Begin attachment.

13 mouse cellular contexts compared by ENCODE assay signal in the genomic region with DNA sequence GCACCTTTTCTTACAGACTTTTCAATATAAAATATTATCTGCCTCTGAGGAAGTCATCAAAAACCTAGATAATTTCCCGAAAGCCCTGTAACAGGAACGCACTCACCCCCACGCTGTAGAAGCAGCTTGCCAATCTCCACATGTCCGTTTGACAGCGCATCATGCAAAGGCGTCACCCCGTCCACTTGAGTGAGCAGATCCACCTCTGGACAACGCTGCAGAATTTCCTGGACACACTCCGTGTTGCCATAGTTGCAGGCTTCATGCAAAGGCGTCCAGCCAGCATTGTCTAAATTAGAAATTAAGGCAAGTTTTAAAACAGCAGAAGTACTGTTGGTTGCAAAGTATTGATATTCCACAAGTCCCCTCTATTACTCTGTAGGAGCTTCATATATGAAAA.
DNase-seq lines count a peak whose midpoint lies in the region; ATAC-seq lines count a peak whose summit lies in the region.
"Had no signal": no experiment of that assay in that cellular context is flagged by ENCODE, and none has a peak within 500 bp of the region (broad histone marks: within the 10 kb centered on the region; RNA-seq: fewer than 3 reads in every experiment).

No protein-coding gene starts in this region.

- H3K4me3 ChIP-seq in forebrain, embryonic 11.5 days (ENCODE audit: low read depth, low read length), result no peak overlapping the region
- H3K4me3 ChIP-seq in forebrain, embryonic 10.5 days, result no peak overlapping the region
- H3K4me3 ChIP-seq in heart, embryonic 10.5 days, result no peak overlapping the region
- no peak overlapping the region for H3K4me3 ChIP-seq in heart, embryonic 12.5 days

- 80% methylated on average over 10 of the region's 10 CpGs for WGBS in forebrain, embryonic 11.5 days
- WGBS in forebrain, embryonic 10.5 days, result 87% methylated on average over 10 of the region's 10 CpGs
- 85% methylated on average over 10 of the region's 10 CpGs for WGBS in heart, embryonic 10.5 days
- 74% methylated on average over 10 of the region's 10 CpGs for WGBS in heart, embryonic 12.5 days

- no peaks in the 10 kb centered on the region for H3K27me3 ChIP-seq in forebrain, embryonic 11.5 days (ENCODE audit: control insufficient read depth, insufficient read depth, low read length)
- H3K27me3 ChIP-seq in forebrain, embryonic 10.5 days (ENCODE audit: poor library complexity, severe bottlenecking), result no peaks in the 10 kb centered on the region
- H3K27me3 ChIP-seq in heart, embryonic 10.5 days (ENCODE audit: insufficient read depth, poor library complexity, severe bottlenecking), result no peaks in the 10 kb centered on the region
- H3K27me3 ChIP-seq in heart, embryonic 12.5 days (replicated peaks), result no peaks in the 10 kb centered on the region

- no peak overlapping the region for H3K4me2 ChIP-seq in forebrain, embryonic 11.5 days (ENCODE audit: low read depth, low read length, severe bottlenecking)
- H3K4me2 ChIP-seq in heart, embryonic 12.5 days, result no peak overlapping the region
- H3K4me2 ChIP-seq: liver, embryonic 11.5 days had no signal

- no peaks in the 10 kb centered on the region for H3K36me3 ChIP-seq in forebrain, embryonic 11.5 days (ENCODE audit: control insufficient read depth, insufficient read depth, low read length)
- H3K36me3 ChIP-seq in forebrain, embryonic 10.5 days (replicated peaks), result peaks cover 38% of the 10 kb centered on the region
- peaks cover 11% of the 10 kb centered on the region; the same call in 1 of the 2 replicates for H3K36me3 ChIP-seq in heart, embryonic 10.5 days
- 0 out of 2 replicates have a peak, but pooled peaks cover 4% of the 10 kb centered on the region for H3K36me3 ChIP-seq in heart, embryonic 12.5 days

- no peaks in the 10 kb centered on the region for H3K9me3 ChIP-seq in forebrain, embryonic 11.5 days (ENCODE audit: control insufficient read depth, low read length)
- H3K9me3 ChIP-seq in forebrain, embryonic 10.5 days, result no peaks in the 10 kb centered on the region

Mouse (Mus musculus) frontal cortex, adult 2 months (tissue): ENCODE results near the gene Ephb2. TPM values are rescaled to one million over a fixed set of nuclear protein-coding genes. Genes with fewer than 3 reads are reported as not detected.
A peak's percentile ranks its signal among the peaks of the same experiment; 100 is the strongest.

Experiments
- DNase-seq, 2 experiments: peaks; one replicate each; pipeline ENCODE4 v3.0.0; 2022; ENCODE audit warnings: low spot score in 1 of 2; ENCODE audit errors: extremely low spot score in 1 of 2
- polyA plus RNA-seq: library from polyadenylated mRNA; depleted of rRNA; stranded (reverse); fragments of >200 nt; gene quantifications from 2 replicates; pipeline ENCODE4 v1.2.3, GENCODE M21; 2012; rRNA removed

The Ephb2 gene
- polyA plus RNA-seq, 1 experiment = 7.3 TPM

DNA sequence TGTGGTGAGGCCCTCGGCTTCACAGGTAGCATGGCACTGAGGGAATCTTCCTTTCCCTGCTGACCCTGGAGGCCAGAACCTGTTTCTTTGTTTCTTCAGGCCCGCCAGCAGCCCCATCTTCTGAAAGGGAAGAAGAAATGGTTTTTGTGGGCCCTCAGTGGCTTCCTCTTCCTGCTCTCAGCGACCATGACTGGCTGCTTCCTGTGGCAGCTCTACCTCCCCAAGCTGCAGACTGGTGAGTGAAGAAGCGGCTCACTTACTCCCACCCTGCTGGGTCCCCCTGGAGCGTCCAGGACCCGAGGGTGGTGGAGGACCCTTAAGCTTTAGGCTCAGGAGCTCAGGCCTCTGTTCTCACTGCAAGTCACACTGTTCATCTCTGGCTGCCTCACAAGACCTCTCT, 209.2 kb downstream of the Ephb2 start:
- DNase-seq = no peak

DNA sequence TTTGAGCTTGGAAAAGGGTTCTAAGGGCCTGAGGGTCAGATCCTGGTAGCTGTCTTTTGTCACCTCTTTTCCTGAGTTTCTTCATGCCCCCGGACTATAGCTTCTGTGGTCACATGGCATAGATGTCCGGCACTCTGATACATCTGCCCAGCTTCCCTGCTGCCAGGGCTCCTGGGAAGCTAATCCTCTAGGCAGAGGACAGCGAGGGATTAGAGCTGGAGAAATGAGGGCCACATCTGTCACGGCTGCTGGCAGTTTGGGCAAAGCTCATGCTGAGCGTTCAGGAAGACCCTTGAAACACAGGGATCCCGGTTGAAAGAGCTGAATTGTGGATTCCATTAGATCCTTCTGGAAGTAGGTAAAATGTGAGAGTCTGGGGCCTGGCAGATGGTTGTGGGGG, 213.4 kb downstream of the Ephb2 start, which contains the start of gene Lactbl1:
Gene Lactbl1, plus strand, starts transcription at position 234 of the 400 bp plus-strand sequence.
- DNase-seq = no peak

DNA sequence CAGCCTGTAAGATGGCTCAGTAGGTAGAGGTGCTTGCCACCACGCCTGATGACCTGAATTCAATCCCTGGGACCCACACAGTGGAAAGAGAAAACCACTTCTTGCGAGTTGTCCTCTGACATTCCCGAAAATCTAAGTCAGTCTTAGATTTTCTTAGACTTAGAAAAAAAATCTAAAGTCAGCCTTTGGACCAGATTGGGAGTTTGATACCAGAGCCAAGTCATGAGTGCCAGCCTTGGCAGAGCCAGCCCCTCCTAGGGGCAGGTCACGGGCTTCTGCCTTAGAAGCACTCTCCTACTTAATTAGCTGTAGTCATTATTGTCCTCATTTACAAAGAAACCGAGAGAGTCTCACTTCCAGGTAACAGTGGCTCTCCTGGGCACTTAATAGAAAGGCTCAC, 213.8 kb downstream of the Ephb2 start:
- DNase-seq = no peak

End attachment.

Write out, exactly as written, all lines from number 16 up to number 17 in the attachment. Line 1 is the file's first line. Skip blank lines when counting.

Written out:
- H3K27me3 ChIP-seq in heart, embryonic 12.5 days (replicated peaks), result no peaks in the 10 kb centered on the region

- no peak overlapping the region for H3K4me2 ChIP-seq in forebrain, embryonic 11.5 days (ENCODE audit: low read depth, low read length, severe bottlenecking)